And of course everyone was invited to join the conversation. Ideally, it would have been a сo-operation between the state and the NGO. On the other hand, even that can go wrong, as you see now in the POLIN museum in Poland. It's very difficult.
The other issue is, of course, the topic, the Holocaust, which for many reasons is difficult to handle everywhere – and in Ukraine and Russia even more. As you probably know, there is an international organisation called the International Holocaust Remembrance Alliance. This is sort of the United Nations for this topic. This is the forum that brings together country representatives and specialists. And for many years I have been waiting for Ukraine to join this body, but it hasn’t happened. I think it tells you something – that there’s a certain hesitation. Which I can understand, I guess, but it's ultimately very unsatisfactory.
Who has the power to decide whether to join this organisation? Should it be a scientific body or should the parliament vote for it?
The decision is not that difficult, because it is not a formal organisation, it's an alliance. So any government can just decide to pay the annual fee and then be a member. The implications are not small, because you will in a conversation about what you're doing. It's a nice form to improve everybody's activities in various fields. I was a member of the Dutch delegation for some time, so I saw how it worked – they help everyone to move up to a certain level, so to speak.
What are the main difficulties that you see in finishing the Babyn Yar Memorial Center project?
The main problem is an unexplained change of the management that happened last November and requires explanation, which I haven't seen. This is not a business where you can just dismiss everybody. This is not how it’s supposed to work. The world of Holocaust remembrance museums is very small. The number of people willing and able to be involved is not large, thus trust is very important. So this is a rupture of trust without any explanation, and it is very disturbing.
What did change in your work and communication with the team since this change of management?
I've looked at this thing from a certain distance. Of course, I'm always a bit at a distance being in the Netherlands, but I happened to be in Kyiv at the time and spoke with various people. And I didn't like what I saw and heard.
Now I do not have a contract with the Memorial Center; my last contract ended in January. And I decided that I didn't want to be their academic representative anymore.
Because of this development and some other issues. But the main thing is that I had some worries about the direction in which this project was going. Ultimately the main question is “What are people going to see there?”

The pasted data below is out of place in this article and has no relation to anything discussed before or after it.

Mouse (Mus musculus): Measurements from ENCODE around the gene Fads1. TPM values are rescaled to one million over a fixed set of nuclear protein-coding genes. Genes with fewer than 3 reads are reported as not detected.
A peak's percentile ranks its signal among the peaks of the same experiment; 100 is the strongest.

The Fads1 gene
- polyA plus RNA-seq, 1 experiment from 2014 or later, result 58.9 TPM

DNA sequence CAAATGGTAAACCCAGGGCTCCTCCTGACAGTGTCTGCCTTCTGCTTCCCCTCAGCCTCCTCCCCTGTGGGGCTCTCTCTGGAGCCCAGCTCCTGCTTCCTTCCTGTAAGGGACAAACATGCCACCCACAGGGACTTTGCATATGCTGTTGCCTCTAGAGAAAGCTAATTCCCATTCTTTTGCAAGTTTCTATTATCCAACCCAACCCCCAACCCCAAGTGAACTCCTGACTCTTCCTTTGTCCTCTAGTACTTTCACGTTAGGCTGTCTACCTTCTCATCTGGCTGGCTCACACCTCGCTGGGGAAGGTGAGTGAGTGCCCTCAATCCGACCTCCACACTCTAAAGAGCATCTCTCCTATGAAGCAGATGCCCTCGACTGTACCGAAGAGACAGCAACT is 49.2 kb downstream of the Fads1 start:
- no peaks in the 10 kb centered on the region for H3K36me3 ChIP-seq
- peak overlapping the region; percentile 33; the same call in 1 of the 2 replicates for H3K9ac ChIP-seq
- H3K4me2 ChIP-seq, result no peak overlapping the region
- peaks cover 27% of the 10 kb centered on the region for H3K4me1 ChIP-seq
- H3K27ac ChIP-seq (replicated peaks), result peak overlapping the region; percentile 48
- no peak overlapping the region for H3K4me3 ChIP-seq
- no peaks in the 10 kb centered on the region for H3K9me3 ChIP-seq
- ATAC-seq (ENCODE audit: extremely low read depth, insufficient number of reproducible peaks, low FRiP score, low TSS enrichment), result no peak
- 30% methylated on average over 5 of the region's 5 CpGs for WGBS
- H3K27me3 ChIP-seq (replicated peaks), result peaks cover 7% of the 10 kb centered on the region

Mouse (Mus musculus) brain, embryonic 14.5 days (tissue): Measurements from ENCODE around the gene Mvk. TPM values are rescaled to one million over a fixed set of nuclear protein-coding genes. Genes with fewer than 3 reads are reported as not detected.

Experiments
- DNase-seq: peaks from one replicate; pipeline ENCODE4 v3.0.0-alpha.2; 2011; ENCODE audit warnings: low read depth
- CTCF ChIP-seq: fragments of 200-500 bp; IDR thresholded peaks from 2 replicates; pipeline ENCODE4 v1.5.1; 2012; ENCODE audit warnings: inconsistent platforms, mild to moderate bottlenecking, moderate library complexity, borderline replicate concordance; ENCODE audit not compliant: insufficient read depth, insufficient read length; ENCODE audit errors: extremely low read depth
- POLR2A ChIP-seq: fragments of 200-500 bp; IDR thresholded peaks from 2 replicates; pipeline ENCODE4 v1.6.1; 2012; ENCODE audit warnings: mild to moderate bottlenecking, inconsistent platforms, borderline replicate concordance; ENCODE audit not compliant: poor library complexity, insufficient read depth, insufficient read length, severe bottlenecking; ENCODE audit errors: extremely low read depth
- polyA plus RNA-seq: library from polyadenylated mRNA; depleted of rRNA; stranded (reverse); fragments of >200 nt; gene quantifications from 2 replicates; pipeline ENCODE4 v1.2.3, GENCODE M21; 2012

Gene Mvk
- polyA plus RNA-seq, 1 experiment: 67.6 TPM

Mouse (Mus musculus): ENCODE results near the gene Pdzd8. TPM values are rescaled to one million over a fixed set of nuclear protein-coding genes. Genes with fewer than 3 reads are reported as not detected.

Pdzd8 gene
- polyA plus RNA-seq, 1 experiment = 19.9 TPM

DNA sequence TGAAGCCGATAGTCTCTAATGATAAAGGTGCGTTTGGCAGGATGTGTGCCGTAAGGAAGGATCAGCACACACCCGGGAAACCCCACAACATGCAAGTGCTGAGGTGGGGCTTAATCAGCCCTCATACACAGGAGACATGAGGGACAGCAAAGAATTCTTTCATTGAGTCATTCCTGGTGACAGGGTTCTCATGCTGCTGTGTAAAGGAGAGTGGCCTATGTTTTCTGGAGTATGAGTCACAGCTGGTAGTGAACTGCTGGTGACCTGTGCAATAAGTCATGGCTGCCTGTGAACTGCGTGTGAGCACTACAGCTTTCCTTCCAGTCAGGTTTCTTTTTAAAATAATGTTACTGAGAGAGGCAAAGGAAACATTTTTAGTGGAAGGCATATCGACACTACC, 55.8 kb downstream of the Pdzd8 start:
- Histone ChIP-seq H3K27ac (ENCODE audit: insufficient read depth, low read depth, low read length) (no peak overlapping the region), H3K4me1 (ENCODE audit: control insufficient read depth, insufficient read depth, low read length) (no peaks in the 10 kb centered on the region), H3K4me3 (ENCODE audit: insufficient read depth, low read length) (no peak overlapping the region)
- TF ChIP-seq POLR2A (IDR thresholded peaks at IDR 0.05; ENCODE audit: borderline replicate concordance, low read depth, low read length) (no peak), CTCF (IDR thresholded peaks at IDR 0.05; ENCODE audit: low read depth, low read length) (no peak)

And I’m just doubtful that the steps currently taken are well considered. I've told the people on the team: what I'm missing now is a moral compass. Where is this narrative going? What are the things that are going to be shown?
This was a big disappointment, of course, for me. I didn't see it coming.
Can you elaborate on that?
When you decide to change the management it makes sense to provide an explanation. It wasn’t like everybody was dismissed. Some people were let go, some people quit themselves.
Still, this is something that needs to be justified, in my opinion. Suddenly a lack of transparency emerged here.
Also I have doubts about plans of the new artistic director – a new function that wasn’t there earlier. Seemingly he is in charge of everything, even research. Suddenly a group of new people appeared, and they are completely new to me. They're not even familiar from any previous encounters.
The current artistic director has a history of this DAU project and I'm a bit worried that something inspired by that is being planned, which is not quite as I would like it to be. I think Babyn Yar should be a place of restraint, remembrance and sensitivity. It's very important given the fact that this is a former killing site. You have to be very careful in not doing too much.
Technically, many things are possible – 3D reconstructions, virtual reality, all kinds of things – but I liked what was approached at the Memorial center before – a considered restraint. The place itself is already very impressive. There is no need to fear that people are going to be bored or that it's not going to be exciting enough. I assume that these fears have perhaps played the role, but my opinion is different.
What do you think of the initiative of the new artistic director to rename the underground station near Babyn Yar?
I’ve never thought about this myself to even consider picking that name. I wonder what the purposes are. I haven’t heard any explanation for that either. Maybe I am missing something.
They say that the purpose is to provide constant memory for the citizens about the place. So that they would think about what happened there every time they are at the station.